When the first images of Pokémon: Black and White appeared and Zoroark, a dark, fox-like Pokémon was revealed an unbridled giddiness ran through my core. A new game with over 150 more Pokémon to collect! The prospect was so enticing that I could hardly wait for the game to arrive. One year and 20 hours of game time later, my giddiness is more deflated than a sleepy Drifloon. For about a year, I anticipated the game’s release hinging on every new reveal and article out of Japan. There is more to do in this game than in any of the previous games. There are more features, drastic changes and Pokémon, yet the experience somehow feels lacking. After 15 years, could the series finally be reaching its limit? My trek through the Unova region began very simply. It began like any other Pokémon game.
As in every other game in the series you – a young trainer – are summoned to adventure through the world of Pokémon. The game introduces you to Cheren and Bianca, two of your childhood friends who play integral roles in the game’s plot. Professor Juniper has tasked you three with completing a Pokédex, an encyclopaedia of Pokémon. To do this, she has given you a choice of three starter Pokémon one of who will act as your companion. There’s the fiery Tepig, a small pig-like creature. The grass-snake Snivvy, who looks slightly smug. And the slightly teddy-bear like sea otter Oshawott. You pick one of the three, give your new friend a nickname and together begin your adventure in the new region of Unova, fighting trainers and Gym Leaders all along the way. It’s the same Pokémon. It is as it has always been. Don’t fix what ain’t broke, at least that’s how some gamers feel.
There’s an opinion that Pokémon: Black and White is pretty much the same game as every other in the series. It’s partially true. Slight changes in the formulaic, dynamic battle themes and a number of battle types keep things fresh, but overall little has changed. Some additions like the C-Gear, which allow players to use Wi-Fi functionalities any time at the cost of battery life, add a new online aspect to the game. Other additions like rotation and three-on-three battles change things up, but feel slightly gimmicky in comparison to the two-on-two battles introduced in Pokémon: Ruby and Sapphire. While the game provides a variety of battle types, it is pretty much the same song and dance. A trainer meets your eye, a battle ensues and then it’s a game of wit, strategy and timing. Enough has been done to keep the game fresh for veterans of the series, and for newcomers it’s a world unlike any other to explore.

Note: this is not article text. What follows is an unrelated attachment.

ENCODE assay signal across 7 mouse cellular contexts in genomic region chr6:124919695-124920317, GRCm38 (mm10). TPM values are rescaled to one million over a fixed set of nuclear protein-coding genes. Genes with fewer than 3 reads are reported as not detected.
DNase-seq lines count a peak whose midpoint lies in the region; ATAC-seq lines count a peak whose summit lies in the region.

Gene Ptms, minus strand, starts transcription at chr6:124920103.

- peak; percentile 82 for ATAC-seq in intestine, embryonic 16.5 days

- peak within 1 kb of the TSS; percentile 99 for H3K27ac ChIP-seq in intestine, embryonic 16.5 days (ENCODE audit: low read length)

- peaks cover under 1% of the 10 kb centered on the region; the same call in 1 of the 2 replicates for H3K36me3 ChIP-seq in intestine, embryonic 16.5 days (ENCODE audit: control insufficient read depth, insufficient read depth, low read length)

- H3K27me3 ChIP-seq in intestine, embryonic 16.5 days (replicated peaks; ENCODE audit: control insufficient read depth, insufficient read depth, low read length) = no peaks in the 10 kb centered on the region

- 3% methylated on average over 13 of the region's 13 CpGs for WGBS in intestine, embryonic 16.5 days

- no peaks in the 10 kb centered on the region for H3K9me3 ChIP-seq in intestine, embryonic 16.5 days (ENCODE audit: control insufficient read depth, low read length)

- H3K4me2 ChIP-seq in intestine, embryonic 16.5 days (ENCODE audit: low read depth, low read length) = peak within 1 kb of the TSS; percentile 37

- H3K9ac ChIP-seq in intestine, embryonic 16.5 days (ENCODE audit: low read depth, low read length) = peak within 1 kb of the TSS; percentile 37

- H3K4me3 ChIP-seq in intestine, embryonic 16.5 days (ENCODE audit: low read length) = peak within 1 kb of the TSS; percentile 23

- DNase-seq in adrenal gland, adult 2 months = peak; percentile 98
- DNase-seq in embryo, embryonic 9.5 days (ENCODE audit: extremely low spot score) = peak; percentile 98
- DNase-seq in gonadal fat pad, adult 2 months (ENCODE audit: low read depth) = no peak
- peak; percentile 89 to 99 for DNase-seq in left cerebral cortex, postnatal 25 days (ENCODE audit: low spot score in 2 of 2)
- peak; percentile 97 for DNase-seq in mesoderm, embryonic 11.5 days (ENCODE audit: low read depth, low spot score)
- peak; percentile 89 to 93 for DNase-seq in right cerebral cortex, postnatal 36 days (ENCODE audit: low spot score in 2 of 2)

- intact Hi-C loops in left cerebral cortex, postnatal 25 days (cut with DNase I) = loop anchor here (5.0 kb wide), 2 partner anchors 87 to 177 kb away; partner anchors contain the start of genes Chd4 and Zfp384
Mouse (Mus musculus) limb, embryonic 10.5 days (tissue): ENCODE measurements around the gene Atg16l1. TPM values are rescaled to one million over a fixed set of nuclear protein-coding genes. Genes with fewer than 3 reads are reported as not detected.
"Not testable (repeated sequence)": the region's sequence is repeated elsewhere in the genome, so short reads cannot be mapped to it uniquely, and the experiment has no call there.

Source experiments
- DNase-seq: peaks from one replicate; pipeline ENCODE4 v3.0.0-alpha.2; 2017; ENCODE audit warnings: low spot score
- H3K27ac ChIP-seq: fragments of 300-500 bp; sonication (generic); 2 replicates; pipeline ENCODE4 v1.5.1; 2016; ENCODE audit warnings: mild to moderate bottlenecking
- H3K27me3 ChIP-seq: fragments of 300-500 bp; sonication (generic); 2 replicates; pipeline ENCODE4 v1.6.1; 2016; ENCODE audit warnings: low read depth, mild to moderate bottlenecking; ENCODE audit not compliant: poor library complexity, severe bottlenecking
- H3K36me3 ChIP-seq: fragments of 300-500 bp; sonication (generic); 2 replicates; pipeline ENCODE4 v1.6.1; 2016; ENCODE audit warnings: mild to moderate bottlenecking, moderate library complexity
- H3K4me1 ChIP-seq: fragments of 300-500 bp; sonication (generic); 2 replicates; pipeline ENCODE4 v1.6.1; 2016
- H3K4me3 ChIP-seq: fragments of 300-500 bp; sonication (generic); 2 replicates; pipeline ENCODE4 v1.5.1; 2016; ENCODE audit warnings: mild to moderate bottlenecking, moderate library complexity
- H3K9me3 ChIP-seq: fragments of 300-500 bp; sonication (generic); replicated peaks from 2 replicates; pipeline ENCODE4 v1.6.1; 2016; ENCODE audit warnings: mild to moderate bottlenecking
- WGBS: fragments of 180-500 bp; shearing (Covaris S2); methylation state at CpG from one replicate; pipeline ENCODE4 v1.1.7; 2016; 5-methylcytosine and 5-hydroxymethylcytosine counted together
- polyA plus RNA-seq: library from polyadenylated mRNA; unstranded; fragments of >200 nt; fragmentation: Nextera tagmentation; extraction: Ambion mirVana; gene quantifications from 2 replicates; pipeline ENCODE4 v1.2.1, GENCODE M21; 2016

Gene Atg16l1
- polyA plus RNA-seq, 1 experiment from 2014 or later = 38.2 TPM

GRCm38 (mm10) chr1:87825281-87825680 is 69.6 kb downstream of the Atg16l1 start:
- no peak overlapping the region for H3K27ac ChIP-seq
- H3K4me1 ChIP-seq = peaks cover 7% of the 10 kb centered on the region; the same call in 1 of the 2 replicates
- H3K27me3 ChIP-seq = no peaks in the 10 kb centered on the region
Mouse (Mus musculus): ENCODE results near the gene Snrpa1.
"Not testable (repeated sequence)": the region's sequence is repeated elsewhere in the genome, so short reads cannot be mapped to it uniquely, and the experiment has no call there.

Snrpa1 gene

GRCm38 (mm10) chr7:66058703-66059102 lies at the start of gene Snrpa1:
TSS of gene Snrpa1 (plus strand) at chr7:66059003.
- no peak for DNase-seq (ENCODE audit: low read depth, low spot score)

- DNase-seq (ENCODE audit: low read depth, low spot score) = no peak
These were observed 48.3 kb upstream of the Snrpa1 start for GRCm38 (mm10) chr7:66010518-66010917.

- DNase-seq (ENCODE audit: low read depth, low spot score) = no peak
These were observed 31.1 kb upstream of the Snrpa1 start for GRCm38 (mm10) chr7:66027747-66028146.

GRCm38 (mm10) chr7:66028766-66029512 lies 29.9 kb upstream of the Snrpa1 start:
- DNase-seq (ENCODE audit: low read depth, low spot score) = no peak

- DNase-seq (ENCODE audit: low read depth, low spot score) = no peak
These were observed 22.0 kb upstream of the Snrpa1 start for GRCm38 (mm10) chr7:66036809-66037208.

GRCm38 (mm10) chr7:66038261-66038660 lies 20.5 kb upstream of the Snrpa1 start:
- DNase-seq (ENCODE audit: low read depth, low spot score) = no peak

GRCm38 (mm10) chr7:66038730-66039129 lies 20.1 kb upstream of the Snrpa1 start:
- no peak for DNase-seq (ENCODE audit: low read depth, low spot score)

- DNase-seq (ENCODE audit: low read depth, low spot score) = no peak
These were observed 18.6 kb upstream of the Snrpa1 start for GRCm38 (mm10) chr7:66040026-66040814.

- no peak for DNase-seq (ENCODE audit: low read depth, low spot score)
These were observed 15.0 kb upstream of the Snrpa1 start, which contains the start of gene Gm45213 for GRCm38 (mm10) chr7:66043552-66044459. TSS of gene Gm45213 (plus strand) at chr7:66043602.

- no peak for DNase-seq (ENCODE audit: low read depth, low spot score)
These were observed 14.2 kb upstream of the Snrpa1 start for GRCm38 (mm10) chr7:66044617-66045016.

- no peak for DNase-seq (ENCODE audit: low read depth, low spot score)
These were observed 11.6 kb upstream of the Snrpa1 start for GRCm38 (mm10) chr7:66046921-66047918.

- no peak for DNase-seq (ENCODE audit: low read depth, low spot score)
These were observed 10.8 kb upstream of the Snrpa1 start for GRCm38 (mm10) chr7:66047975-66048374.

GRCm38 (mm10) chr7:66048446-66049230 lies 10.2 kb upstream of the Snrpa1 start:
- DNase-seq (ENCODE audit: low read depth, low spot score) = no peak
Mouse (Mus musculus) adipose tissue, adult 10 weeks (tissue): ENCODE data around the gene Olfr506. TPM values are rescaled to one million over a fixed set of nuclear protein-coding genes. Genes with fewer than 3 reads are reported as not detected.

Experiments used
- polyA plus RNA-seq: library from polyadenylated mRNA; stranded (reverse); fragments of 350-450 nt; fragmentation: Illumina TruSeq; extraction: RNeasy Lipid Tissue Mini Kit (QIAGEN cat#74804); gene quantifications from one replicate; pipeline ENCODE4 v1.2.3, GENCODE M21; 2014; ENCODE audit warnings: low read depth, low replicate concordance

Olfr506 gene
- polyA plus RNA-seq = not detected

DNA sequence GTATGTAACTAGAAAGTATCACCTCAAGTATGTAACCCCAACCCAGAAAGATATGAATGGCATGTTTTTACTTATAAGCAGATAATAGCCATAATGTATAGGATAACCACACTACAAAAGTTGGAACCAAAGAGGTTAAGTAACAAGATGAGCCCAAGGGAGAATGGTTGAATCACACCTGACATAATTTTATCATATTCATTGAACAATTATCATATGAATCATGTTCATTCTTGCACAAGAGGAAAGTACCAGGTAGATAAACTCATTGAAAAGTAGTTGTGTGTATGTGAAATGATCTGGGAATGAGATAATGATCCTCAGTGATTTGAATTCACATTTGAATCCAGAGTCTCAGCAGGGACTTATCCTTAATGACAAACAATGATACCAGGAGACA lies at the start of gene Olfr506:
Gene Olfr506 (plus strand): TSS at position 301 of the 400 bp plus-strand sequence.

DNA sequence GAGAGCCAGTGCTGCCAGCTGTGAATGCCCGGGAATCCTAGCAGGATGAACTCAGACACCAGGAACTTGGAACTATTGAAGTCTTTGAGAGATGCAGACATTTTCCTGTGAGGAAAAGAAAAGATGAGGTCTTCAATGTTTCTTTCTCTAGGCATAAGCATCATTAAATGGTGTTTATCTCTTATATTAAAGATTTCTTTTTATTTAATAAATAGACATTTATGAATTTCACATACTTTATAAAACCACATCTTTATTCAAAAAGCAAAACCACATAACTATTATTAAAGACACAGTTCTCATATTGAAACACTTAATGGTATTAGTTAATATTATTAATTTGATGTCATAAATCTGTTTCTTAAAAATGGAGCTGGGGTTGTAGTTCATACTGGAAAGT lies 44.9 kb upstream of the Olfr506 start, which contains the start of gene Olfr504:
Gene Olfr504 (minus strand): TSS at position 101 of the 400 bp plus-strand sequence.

Unova is expansive. Mega-cities, small towns and caves dot the map given to you by Professor Juniper. As I wrote above, there’s more to do in Unova than in any other region. There are more NPCs to speak to, mini-quests to complete and areas to explore, but of these I completed only a fraction of them. There’s a lot to explore, but on the whole I found myself using repels to get through caves, groaning when I had to fight trainers and feeling a sense of depressed catharsis when I beat Gym Leaders. Eventually I found myself travelling on x-route, to fight x-Gym Leader in x-town, so I could get to the Elite Four and beat the game. Pokémon: Black and White began trudging on like a Snorlax. It doesn’t help that the game’s story is insubstantial. Team Plasma is attempting to free the world’s Pokémon. However, their bid for Pokémon emancipation comes at a quite hypocritical fault: they use Pokémon to battle you. The prophecy doesn’t come true, Team Plasma is a two-faced organization, N – the enigmatic leader of Team Plasma – disappears with either Zekrom or Reshiram, depending on your version, and the world is saved. It’s insubstantial and the story elements like the mini-quests failed to catch my attention.